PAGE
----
Varying the cost of clindamycin in a one-way sensitivity analysis (Table 5) did not affect the treatment decision, except at the extreme (i.e., $950 per 300-mg capsule of clindamycin), which is an unlikely scenario. Likewise, changing the cost of cephalexin did not affect the final decision (Table 5). Although the 95% confidence interval for cephalexin success (69.4% to 94.5%) suggested that clinical success greater than 97% would be unlikely, it is important to note that this success rate was based on an observation of only 29 patients. In comparison, variation of the success rate for clindamycin showed that cephalexin would be the dominant agent if clindamycin had an efficacy rate less than 87%. Given the 95% confidence interval for success for clindamycin (81.7% to 99.3%, obtained from one observation of 27 patients),15 it is possible that clindamycin might have a success rate less than 87%. Two-way sensitivity analyses were also performed (Figures 2A and 2B).

Table 5. One-Way Sensitivity Analyses of Clindamycin and Cephalexin: Impact of Variations in Clinical Efficacy and Cost


Comparison of
Estimated Cost


of Treatment (2007
Can$)


Success or Cost


Clindamycin


Cephalexin


Difference



Clinical success
(%)





Clindamycin


50


4492.36


1239.99


+3252.37


75


2512.94


1239.99


+1272.95


87


1193.33


1239.99


-46.66*





Cephalexin


50


361.33


4470.76


-4109.43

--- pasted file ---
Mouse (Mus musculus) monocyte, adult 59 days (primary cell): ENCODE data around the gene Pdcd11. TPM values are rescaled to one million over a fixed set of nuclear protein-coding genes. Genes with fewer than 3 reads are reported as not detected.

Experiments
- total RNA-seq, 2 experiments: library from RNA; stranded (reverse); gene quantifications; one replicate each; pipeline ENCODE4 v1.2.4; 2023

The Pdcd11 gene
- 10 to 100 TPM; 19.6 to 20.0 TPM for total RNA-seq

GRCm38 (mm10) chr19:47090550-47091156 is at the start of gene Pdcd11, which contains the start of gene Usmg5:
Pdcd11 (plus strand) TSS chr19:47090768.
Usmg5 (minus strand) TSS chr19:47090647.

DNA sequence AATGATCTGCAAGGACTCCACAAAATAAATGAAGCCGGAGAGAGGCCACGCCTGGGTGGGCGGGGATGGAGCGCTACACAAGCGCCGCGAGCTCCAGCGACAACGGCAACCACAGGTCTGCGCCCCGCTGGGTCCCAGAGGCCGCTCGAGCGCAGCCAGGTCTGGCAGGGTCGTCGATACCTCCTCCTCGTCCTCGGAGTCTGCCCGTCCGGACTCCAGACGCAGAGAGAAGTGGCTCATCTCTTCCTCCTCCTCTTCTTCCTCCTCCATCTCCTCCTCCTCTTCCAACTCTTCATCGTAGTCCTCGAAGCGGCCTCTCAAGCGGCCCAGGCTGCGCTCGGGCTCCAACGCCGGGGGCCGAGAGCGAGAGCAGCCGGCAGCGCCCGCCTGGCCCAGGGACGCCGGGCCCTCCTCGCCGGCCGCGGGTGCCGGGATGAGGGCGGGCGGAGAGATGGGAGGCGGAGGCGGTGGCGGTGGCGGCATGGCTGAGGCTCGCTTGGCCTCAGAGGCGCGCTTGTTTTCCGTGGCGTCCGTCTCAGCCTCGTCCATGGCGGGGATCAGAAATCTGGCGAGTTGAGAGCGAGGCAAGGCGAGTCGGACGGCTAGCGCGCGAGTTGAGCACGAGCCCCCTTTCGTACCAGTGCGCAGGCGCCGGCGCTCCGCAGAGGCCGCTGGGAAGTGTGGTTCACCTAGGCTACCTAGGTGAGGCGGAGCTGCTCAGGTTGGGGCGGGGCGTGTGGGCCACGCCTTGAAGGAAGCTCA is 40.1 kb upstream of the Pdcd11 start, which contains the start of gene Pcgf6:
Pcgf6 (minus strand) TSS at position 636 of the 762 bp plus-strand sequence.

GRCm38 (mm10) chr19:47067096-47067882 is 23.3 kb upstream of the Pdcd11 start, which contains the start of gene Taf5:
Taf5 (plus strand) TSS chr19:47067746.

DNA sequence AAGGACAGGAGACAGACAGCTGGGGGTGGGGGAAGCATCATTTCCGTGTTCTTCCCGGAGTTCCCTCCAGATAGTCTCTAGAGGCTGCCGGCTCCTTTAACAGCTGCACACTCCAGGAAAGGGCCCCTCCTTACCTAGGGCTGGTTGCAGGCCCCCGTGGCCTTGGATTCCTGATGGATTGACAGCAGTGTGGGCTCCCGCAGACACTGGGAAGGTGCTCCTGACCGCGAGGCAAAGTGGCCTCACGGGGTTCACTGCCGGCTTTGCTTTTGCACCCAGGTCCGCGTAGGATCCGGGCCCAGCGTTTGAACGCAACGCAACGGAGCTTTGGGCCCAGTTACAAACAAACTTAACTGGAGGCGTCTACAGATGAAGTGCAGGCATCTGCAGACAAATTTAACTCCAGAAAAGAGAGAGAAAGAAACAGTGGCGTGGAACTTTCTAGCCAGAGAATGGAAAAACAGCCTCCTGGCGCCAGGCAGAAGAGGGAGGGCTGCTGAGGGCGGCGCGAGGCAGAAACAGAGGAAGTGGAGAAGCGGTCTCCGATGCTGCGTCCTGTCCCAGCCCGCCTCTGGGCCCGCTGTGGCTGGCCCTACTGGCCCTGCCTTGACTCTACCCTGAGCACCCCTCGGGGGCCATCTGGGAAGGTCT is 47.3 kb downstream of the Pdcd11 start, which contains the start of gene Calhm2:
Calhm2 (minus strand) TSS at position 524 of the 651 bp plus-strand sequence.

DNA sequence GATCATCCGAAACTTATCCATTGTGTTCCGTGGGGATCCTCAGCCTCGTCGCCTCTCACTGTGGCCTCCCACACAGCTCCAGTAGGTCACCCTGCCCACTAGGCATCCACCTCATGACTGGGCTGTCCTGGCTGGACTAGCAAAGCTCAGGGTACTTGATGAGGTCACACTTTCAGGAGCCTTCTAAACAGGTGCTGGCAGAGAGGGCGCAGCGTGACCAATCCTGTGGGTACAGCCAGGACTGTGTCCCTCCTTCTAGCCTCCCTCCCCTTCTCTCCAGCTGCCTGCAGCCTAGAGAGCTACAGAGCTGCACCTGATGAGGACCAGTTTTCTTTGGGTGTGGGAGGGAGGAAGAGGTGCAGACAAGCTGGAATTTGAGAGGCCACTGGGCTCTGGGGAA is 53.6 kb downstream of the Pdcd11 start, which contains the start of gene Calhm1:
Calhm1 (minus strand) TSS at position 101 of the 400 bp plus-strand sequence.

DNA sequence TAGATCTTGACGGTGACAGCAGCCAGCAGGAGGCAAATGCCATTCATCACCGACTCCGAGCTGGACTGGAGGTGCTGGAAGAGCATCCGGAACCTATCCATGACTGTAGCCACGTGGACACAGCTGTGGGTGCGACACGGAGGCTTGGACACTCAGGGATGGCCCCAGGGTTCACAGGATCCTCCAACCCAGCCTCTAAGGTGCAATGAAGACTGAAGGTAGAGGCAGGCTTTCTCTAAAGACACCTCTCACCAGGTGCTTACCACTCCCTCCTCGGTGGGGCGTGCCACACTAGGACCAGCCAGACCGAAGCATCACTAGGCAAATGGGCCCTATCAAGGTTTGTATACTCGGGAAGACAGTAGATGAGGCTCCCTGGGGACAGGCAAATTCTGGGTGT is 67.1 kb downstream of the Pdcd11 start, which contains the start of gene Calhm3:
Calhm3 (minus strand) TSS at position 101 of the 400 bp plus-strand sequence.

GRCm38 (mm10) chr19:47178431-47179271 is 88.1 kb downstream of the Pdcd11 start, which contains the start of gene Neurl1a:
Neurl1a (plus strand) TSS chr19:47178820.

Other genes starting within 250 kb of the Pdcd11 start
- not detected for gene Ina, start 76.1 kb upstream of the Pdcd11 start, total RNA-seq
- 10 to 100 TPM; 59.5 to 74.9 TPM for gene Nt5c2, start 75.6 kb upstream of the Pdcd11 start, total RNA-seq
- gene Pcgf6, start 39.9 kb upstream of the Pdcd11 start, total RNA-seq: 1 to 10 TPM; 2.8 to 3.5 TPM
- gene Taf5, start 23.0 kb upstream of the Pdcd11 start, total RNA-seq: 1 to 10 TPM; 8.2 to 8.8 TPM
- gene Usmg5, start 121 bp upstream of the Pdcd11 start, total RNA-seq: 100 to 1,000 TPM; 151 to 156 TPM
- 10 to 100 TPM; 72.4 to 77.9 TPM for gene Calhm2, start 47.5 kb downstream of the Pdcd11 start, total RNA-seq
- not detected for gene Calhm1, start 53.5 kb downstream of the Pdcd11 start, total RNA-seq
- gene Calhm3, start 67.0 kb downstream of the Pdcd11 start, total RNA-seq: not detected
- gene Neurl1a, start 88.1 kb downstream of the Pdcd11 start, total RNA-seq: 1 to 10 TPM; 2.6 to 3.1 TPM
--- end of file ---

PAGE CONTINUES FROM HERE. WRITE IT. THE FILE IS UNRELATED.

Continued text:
75


361.33


2463.24


-2101.91


95


361.33


455.72


-94.39


97.5


361.33


232.66


+128.67t


Unit cost





Clindamycin


$0.10/300-mg capsule


330.23


1239.99


-909.76


$50.00/300-mg capsule


380.22


1239.99


-859.77


$950.00/300-mg capsule


1280.13


1239.99


+40.14t





Cephalexin


$0.10/500-mg tablet


361.33


1230.49


-869.16


$50.00/500-mg tablet


361.33


1255.48


-894.15


*Cephalexin no longer
dominates.


tClindamycin no longer
dominates.

The assumption that once oral antibiotics had failed, the patient would be admitted to hospital for 14 days of antibiotic therapy might have overestimated total cost; therefore, a sensitivity analysis was performed to determine if varying the length of hospital stay would change the result. When length of stay was varied from 1 day to 14 days, the overall cost- effectiveness ranking was still dominated by clindamycin; however, the per-patient cost was lower with shorter length of stay. The per-patient cost ranged from $159 to $364 for clindamycin, $494 to $1268 for cephalexin, $1055 to $2706 for amoxicillin-clavulanate, $1085 to $2793 for cloxacillin, and $1195 to $2971 for levofloxacin, depending on the number of hospital days required for secondary treatment.

Figure 2. A Two-way sensitivity

Figure 2. A: Two-way sensitivity analysis varying efficacy rates of clindamycin and cephalexin. B: Two-way sensitivity analysis varying costs of clindamycin and cephalexin.

When Monte Carlo simulations were performed with variations of means by 10%, the treatment decision was still dominated by clindamycin (Figure 3).

Figure 3. Sensitivity of cost-effectiveness

Figure 3. Sensitivity of cost-effectiveness results from the Monte Carlo simulation.

Category: Diabetes / Tags: antibiotic, Canada, cost-effectiveness, diabetic foot infection, oral therapy, pharmacoeconomics